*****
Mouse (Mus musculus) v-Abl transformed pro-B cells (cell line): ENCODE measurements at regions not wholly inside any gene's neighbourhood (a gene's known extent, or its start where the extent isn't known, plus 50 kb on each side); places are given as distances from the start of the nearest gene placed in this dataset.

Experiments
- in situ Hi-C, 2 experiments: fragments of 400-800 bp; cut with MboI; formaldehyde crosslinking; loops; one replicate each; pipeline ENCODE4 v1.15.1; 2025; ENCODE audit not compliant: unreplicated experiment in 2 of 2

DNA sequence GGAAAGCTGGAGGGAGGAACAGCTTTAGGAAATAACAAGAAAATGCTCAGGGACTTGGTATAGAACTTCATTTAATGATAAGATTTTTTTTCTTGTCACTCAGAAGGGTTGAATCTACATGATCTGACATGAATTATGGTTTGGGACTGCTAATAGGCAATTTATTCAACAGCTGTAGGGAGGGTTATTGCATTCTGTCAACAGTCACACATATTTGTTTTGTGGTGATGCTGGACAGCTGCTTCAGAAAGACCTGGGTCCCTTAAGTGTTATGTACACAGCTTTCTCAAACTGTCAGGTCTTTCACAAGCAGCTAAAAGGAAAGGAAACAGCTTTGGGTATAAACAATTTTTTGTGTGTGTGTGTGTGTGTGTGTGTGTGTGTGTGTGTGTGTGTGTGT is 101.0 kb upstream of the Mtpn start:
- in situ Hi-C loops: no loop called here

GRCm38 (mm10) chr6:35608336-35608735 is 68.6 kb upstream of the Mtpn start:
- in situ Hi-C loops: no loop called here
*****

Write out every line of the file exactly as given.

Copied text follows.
Mouse (Mus musculus) v-Abl transformed pro-B cells (cell line): ENCODE measurements at regions not wholly inside any gene's neighbourhood (a gene's known extent, or its start where the extent isn't known, plus 50 kb on each side); places are given as distances from the start of the nearest gene placed in this dataset.

Experiments
- in situ Hi-C, 2 experiments: fragments of 400-800 bp; cut with MboI; formaldehyde crosslinking; loops; one replicate each; pipeline ENCODE4 v1.15.1; 2025; ENCODE audit not compliant: unreplicated experiment in 2 of 2

DNA sequence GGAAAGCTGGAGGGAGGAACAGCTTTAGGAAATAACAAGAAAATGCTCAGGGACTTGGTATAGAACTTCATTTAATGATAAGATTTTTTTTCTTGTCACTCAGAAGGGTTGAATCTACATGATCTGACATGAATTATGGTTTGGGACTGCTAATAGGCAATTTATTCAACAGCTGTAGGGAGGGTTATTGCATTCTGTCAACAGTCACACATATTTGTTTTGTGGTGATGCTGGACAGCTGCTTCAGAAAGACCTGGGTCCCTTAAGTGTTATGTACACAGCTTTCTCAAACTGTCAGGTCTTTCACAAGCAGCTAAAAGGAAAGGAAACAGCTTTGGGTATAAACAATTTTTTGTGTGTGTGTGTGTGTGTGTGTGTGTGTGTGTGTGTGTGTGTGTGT is 101.0 kb upstream of the Mtpn start:
- in situ Hi-C loops: no loop called here

GRCm38 (mm10) chr6:35608336-35608735 is 68.6 kb upstream of the Mtpn start:
- in situ Hi-C loops: no loop called here